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Can you prepare stuffing ahead of time in order to make life a little easier on Thanksgiving Day? You can do most of the work up to two months before with this easy make-ahead sausage stuffing recipe!
I absolutely love making giant holiday dinners. Love it! But since there’s so much food that has to be ready at one time, I’m always looking for something that I can prepare ahead. A few years ago I started wondering, can you make stuffing ahead of time and refrigerate or freeze it?
Stuffing is perfect to make ahead for a couple of reasons. One, a tasty stuffing involves a good deal of prep, especially with fresh herbs. And let’s face it, fresh herbs are a pain in the butt. But they are essential to a tasty stuffing! All the more reason why you don’t want to be spending precious time on Thanksgiving morning picking herbs off of stems.
The second reason is that stuffing is the kind of dish that actually benefits from sitting around, so that the flavors can blend together and the dry bread can soak up the butter and the stock. So while you can prepare this start-to-finish on the day you want to eat it, I always make it at least a day before, and up to two months before. In fact, half of this year’s stuffing is already in the freezer.
Easy make-ahead sausage stuffing tips
This recipe is really easy, it just takes some time to prep all of the vegetables and herbs. Put on your favorite Thanksgiving episodes of Friends and the time will fly by!
For the vegetarians
This recipe stays meat-free until almost the very end, so if you want to go ahead and leave the sausage out of half, you’ll have a delicious stuffing for the vegetarians at your table (like me!). Just make sure to use vegetable stock if you decide to divide the stuffing after adding the stock. (I’ve also written the recipe out without the meat.)
Which stock to use?
Speaking of stock, I don’t specify in the recipe which kind you should use because it doesn’t matter a whole lot—use your favorite. If I have chicken stock I usually use that. Since you’ll probably be serving this around Thanksgiving, you might have turkey stock on hand.
Personally, I almost always make it with veggie stock so that I can eat it (without the sausage, of course), and my meat-loving husband has never noticed.
And if you happen to make your own stock, this is the kind of recipe where those flavors will really shine through! I don’t always have enough of the homemade stuff on hand, and when I use the packaged stuff, I can taste the difference.
Why not old bread?
So why doesn’t my recipe call for day-old bread, like most other recipes out there? Because we’re drying out the bread in the oven until it is super dry. Day-old bread (or even stale bread) isn’t going to give you the dryness necessary for my stuffing method. We’re basically making unseasoned croutons in the first step.
So if you have day-old bread that you want to use up, by all means, do! But don’t worry if your bread is fresh, either. It will still work just fine.
Chopping the vegetables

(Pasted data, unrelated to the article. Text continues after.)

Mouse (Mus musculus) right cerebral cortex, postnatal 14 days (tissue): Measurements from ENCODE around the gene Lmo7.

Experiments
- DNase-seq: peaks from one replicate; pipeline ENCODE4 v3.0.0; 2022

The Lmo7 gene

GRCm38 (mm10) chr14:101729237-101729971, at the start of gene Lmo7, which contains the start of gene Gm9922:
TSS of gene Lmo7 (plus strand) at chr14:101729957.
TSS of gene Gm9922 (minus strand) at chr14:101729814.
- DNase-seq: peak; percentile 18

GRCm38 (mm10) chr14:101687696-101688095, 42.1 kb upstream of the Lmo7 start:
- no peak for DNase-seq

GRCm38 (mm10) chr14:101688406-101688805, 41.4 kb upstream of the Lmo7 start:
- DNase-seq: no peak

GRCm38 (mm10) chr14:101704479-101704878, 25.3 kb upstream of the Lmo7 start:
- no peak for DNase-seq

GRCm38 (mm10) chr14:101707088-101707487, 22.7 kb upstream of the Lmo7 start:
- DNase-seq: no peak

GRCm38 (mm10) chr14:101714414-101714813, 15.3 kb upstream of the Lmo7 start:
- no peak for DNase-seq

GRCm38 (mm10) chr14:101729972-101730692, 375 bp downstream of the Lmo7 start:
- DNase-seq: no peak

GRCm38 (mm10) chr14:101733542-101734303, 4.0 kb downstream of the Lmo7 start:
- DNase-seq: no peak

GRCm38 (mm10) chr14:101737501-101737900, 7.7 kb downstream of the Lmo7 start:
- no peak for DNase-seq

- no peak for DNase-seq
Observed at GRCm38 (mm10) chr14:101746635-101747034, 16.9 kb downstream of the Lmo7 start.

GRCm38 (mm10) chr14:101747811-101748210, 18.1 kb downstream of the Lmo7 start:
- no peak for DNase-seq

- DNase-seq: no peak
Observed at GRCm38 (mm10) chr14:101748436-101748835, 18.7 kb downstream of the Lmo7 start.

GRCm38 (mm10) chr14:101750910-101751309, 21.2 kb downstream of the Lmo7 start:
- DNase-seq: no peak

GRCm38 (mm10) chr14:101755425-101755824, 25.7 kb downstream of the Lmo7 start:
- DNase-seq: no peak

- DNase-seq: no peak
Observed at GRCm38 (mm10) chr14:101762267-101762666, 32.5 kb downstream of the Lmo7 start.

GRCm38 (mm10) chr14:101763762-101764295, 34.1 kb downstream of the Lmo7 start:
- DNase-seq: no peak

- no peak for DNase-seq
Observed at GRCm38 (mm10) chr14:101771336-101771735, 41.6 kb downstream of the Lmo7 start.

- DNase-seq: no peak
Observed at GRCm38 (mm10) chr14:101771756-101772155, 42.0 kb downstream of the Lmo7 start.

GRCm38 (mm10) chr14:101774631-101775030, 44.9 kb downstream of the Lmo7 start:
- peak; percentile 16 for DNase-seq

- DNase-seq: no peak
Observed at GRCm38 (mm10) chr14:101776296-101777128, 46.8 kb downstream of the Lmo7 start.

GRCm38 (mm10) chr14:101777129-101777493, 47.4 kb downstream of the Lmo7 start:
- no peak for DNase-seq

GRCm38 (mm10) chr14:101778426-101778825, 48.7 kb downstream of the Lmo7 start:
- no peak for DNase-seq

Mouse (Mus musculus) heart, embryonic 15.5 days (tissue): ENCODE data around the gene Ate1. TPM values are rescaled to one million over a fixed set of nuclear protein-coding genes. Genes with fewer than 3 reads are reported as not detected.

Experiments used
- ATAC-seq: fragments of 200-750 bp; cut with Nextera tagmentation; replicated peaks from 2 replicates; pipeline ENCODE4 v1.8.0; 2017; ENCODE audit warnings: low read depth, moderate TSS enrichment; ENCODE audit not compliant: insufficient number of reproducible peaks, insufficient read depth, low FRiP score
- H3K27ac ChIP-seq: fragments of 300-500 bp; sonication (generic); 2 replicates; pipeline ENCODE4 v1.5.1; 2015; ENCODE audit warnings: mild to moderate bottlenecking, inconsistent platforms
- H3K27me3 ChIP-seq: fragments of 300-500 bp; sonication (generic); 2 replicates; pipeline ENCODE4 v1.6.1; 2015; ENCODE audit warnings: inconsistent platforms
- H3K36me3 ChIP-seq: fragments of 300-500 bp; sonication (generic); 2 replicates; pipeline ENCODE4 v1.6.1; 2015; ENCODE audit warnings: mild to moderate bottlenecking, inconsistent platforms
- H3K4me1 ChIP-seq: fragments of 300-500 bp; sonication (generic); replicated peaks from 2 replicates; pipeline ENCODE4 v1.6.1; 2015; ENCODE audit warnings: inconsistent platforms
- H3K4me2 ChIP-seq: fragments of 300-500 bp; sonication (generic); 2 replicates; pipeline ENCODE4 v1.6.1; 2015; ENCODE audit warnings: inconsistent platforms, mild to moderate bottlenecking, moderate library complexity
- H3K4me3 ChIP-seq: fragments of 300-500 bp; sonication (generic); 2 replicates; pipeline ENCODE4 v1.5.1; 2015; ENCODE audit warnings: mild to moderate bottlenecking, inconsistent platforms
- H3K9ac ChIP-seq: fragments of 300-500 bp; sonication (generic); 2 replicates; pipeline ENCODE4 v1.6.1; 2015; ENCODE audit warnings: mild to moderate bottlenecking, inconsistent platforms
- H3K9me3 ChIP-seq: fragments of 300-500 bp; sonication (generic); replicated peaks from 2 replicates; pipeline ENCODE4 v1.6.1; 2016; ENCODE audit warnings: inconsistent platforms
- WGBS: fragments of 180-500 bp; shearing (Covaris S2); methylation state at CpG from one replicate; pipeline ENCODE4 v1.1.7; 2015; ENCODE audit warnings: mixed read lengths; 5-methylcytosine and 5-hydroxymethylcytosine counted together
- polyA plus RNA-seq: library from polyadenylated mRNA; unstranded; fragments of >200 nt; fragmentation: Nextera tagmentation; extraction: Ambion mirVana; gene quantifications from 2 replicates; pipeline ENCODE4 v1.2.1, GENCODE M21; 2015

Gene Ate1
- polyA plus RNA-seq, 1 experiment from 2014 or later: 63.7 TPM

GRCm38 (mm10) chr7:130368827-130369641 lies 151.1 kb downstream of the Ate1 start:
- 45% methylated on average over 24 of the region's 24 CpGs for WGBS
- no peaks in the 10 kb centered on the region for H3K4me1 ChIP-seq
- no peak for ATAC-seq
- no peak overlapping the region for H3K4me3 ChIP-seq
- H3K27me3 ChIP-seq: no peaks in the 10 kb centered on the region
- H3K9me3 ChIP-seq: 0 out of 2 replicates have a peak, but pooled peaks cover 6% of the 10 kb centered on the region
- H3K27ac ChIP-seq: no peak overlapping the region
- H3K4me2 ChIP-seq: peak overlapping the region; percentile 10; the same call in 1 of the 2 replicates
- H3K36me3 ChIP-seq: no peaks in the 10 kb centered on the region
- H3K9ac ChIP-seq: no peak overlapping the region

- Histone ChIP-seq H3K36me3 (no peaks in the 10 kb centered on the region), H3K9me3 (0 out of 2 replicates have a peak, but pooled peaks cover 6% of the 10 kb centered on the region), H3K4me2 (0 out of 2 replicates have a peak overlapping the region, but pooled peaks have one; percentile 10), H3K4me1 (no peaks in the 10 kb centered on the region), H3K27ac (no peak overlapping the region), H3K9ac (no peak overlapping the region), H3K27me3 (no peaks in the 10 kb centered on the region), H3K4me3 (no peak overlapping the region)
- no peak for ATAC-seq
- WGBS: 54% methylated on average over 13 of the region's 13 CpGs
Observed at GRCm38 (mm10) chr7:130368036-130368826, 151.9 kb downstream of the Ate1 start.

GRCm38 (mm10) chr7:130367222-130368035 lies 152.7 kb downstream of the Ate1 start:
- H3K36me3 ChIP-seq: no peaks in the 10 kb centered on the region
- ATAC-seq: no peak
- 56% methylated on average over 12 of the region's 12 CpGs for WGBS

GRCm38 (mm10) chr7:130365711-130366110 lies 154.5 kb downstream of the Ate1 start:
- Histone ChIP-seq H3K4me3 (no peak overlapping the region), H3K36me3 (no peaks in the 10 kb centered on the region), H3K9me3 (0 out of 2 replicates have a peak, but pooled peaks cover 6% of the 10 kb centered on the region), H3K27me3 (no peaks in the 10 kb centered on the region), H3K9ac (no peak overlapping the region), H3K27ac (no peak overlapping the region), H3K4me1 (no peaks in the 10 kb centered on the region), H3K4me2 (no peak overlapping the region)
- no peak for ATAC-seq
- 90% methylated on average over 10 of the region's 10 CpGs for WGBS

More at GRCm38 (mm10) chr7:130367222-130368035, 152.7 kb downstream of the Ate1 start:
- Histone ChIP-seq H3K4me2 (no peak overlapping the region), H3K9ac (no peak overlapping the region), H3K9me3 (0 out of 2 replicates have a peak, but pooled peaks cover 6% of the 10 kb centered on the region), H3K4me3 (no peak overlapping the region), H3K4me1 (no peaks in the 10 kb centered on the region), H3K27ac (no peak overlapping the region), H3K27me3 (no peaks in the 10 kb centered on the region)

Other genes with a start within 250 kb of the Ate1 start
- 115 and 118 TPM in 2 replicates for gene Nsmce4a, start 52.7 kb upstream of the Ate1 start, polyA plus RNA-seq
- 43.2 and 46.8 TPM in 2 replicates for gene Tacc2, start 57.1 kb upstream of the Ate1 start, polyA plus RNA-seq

A lot of this is just your own preference. I use big chunks of bread in this recipe, so I’m OK with bigger pieces of celery and onion (remember, the veggies will get smaller after cooking in the butter). I cut the onions about 1/2-inch, and I slice the celery about 1/4-inch (plus, when I get down to the wide bottom part of the celery, I cut those pieces in half).
If you decide you want smaller pieces of onion and celery, you’ll probably only have to cook them for six or seven minutes (instead of ten) in order to get them nice and soft.
Oh, the butter
Yeah. Two sticks. It’s a lot of butter. But it’s also one of the reasons why this recipe tastes so good. And you’re probably not making stuffing every week, right? I only make it two or three times a year, so I’m putting in two sticks of butter.
On the day of
Sometimes, if I don’t want to use up another big bowl on the day I’m actually baking the stuffing, I whisk the eggs and stock together in a big measuring cup and add it right to the bag of stuffing, mixing everything together in the bag. Just make sure your bag doesn’t have any holes!
If you don’t want to make it ahead
Let’s say you want to have stuffing tonight. You can totally make this all in one go, you just have to make sure that you’re not adding cold eggs to hot vegetables and sausage, or the eggs will start to cook right away and you might have little bits of cooked egg in your stuffing. So, you just want to temper the eggs, which basically means adding a little hot liquid to them gradually so that they warm up without scrambling. You also won’t have to cook the stuffing for as long, because it won’t be cold from the fridge.
To make the stuffing all at once, take your eggs out of the refrigerator before the first step (if you forget to do this it’s OK, but tempering room-temperature eggs is best). Follow the recipe directions until it’s time to add the first cup of stock. Instead, warm up all of the stock (two cups) on the stove or in a microwave until it’s hot, and add about one-and-a-half cups to the bowl with the bread, vegetables, and sausage.